19. But while Simeon Woods Richardson was billed as one of the building blocks for the future of Twins baseball, the luster of his prospect-dom dulled a little after struggling during his four appearances with the Double-A Wichita Wind Surge. Despite this, the 21-year-old still ranks among the team’s most promising pitching prospects and comes in at No. 8 in Twins Daily’s preseason rankings. Age: 21 (DOB: 9/27/00) 2021 Stats (Double-A): 53 1/3 IP, 5.91 ERA, 1.54 WHIP, 77 K, 34 BB ETA: 2023 2021 Ranking: NR National Top 100 Rankings BA: NR | MLB: NR | ATH: NR | BP: NR What's to Like In many respects, Woods Richardson’s scouting report is fairly straightforward. He owns a traditional three-pitch mix, consisting of a fastball, curve, and changeup, with all three offerings having plus potential. His fastball sits in the low-90s but can reach 94-95 mph every now and then; the curveball, his most inconsistent pitch in terms of quality, can make hitters look foolish when on; and his changeup features significant tailing action and is probably his best pitch overall at the moment. Woods Richardson has never struggled to rack up strikeout numbers — he has 229 in 177 1/3 minor league innings — and it’s difficult to see that changing as he makes his way to the Majors. His raw stuff is among the best in the system and alone warrants his top 10 prospect ranking. Add in his age and athletic build, and there are few pitchers in the Twins’ farm system that possess a grander upside. What's Left to Work On However, his weaknesses are just as glaring as his strengths. Woods Richardson has never had great command despite owning respectable walk rates prior to the 2021 season. However, his BB/9 jumped from around two per nine innings during his first two minor league seasons to 5.16 while a member of the Blue Jays and a putrid 9.00 after being shipped to the Twins. (He posted a 77:34 KK/BB ratio in 53 ⅓ innings overall last season, though it should be mentioned 16 of his walks came across three particularly bad starts.) His struggles just prior and following his acquisition were likely the result of multiple factors. For starters, Woods Richardson missed approximately six weeks of action during the middle of the season as he was competing as a member of Team USA during the 2020 Olympics (he did not make a single appearance during the Games). Additionally, Woods Richardson, as was the case with most minor leaguers, did not pitch during games in 2020 due to the COVID-19 pandemic, which likely impacted his endurance in a negative fashion. But perhaps the most important factor of them all is his mechanics. Woods Richardson’s windup and arm motion mirror that of fellow Twins prospect Jordan Balazovic — who, perhaps coincidentally, also struggles with command at times — in that they extend their arm fully and drop the ball well below their respective belt lines during the stride phase of their delivery. They get a good push off from the legs and produce a great amount of force by tucking their glove hand powerfully under the armpit, rotating the torso powerfully. In and of itself, there isn’t necessarily anything wrong with the foundation of Woods Richardson’s mechanics, however, it isn’t very compact being composed of many moving parts and long levers. The larger the pitching motion, the more unlikely it is to repeat consistently and the more likely it is for minor blemishes to cause large effects. Tightening up his motion ever so slightly may result in improved command and, thus, decreased walks for the Twins prospect. What's Next The Twins pitching staff will doubtless work with Woods Richardson to improve his command and overall performance, picking and prodding until the results manifest. After all, he is still years away from arriving in Minneapolis despite reaching Double-A before being allowed to drink legally. In all likelihood he will spend the majority of the 2022 in Wichita with the Wind Surge. Woods Richardson has all of the talent to land as a Number 2 or 3 starter at the MLB level, it all just depends on his command. Previous Rankings Honorable Mentions Prospects 16-20 Prospects 11-15 #10: Josh Winder, RHP #9: Chase Petty, RHP #8: Simeon Woods Richardson, RHP #7: Coming Soon MORE FROM TWINS DAILY — Latest Twins coverage from our writers — Recent Twins discussion in our forums — Follow Twins Daily via Twitter, Facebook, or email — Read more from Lucas here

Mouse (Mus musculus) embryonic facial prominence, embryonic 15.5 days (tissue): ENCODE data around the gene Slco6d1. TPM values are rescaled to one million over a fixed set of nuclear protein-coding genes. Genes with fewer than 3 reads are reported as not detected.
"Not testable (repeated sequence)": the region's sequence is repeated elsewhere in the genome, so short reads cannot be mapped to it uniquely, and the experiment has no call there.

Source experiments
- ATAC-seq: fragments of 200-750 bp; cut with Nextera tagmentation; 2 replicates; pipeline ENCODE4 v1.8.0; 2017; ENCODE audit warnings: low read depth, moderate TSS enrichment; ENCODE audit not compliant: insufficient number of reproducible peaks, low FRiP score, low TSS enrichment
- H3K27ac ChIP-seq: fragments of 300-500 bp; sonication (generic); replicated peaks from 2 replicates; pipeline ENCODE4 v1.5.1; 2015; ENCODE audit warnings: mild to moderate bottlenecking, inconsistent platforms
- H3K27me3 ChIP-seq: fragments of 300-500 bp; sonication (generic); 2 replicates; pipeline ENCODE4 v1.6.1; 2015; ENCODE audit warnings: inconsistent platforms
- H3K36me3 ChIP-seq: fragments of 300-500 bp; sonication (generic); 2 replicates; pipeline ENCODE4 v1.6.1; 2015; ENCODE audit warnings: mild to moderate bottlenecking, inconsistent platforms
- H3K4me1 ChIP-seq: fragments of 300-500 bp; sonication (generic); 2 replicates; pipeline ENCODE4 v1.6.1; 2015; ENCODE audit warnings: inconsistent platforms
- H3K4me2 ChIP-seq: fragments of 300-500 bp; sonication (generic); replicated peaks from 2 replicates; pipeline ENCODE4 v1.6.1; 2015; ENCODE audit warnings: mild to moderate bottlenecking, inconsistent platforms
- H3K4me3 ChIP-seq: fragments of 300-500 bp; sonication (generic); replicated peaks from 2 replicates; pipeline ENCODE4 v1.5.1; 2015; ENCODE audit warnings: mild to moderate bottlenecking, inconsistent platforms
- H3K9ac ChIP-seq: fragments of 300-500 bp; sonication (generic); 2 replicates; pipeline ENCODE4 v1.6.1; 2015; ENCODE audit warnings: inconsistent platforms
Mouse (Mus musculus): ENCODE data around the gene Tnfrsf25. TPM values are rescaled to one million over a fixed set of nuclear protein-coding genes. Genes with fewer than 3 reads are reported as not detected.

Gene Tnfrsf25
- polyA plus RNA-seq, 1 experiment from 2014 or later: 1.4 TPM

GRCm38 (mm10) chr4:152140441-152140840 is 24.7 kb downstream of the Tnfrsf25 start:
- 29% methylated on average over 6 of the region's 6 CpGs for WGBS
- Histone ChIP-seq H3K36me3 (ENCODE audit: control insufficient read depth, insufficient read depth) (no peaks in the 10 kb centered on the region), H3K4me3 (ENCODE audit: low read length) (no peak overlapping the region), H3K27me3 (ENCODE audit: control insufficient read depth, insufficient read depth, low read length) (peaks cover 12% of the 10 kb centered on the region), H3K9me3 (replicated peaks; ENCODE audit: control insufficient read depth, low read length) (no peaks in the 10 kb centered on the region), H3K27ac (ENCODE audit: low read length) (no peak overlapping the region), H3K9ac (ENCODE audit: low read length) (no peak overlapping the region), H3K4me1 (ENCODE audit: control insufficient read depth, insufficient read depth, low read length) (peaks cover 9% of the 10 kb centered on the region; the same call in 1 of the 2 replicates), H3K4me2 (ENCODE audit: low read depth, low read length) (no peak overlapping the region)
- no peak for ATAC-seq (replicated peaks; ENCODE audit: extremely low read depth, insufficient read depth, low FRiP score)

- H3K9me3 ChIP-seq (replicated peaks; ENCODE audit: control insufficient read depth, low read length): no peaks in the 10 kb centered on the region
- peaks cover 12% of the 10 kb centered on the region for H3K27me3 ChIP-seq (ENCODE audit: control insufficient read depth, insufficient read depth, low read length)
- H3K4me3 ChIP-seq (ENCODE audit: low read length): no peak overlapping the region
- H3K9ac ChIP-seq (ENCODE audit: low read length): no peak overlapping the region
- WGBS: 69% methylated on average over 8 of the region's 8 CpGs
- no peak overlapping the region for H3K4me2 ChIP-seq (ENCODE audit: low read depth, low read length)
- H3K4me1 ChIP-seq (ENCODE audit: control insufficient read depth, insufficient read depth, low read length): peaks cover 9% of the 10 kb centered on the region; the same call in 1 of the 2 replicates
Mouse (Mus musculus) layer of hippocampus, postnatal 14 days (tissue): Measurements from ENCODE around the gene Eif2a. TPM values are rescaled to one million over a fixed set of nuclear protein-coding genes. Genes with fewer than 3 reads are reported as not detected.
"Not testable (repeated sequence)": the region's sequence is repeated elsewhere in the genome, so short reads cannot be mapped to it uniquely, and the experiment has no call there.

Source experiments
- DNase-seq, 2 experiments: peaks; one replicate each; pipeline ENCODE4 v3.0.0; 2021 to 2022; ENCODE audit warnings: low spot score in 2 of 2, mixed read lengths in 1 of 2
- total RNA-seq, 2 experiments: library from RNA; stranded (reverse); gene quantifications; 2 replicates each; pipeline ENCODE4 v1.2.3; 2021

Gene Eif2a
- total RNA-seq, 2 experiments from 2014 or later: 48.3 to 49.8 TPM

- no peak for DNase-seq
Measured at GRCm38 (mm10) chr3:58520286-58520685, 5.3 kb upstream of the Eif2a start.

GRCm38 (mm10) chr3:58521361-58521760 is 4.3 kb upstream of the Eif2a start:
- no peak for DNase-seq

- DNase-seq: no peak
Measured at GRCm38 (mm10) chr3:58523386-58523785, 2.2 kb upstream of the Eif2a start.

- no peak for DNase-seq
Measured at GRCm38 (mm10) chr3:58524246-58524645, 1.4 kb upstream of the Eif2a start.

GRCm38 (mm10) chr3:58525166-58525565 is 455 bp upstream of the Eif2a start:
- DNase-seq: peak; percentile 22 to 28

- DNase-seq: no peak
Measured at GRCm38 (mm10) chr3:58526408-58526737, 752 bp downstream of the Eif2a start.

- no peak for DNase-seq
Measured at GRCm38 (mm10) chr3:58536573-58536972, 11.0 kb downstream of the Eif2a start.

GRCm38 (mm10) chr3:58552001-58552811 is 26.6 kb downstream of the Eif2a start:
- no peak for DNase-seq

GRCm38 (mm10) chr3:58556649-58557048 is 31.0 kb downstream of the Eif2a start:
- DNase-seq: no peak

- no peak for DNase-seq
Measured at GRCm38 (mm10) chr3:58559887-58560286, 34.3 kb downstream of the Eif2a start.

20. Finding solid relief pitching can be a challenging task for an organization. Relievers can burn bright for short periods and then burn out quickly. Many of the best relievers in Twins history were pitching prospects that were unsuccessful as starters, including Glen Perkins, Joe Nathan, and Taylor Rogers. The pitchers listed below are still considered starting pitchers, but their eventual development path may shift them to a bullpen role. Jhoan Duran Seth's Top-30 Pitcher Ranking: 8 Minnesota originally acquired Duran as part of the Eduardo Escobar trade. Since then, he has become one of the most exciting pitching prospects to come through the Twins farm system in quite some time. His electric fastball has been clocked at over 100 mph, even if the gun was a little hot. His off-speed offerings include a slider and a famous "splinker." With at least three big-league pitches, it's easy to imagine him sticking as a starter, but injuries impacted his 2021 season. Last season, he started the year on the IL with forearm/elbow issues, which can cause lingering problems. Duran was limited to 16 innings pitched with a 5.06 ERA and a 1.81 WHIP. He flashed some electric stuff and struck out more than a batter per inning. After five appearances, he was placed back in the IL and shut down for the year. Luckily, he avoided surgery, but the bullpen may offer him a way to stay healthy and provide value with his dominant pitch mix. Even Baseball America thinks Duran will be in the bullpen by 2025. Simeon Woods Richardson Seth's Top-30 Pitcher Ranking: 4 Woods Richardson has been part of two different blockbuster trades before his 21st birthday. At last year's trade deadline, the Twins acquired him along with Austin Martin for José Berríos. Both the Blue Jays and the Twins were aggressive with Woods Richardson last season as he pitched the entire season at Double-A, where he was over 4.5 years younger than the average age of the competition. Across 15 starts (53 1/3 innings), he posted a 5.91 ERA with a 1.54 WHIP and a 77 to 34 strikeout to walk ratio. Currently, he utilizes a four-pitch mix, and he can add more velocity as he adds to his frame. He will likely repeat Double-A next season, where he will still be young for the level. Minnesota will give him every opportunity to make it as a starting pitcher, and a move to the bullpen would be multiple years into the future. However, his fastball and changeup are above average pitches that could translate to him becoming a dominant late-inning reliever. Cole Sands Seth's Top-30 Pitcher Ranking: 13 Sands was an intriguing pick when the Twins took him with a fifth-round pick back in 2018. He had posted a 4.73 ERA in three seasons in college, but he had projectability. Now, he has turned both of his offspeed offerings into plus pitches, and his fastball velocity has increased. Last season at Double-A, he posted a 2.46 ERA with 96 strikeouts in 80 innings. These improvements point to his potential to stick as a starter, but a shift to the bullpen may also be on the table. He has yet to pitch more than 98 innings in a season throughout his professional career. If he is going to stick as a starter, he will have to increase his workload in the years ahead. Another issue was his walk rate more than doubled from 1.8 BB/9 in 2019 to 3.9 BB/9 in 2021. He's dealt with some arm problems in the past, so a shift to the bullpen may give him a better opportunity to impact the big-league roster. Which pitching prospect is destined for a bullpen role? Leave a COMMENT and start the discussion. MORE FROM TWINS DAILY — Latest Twins coverage from our writers — Recent Twins discussion in our forums — Follow Twins Daily via Twitter, Facebook or email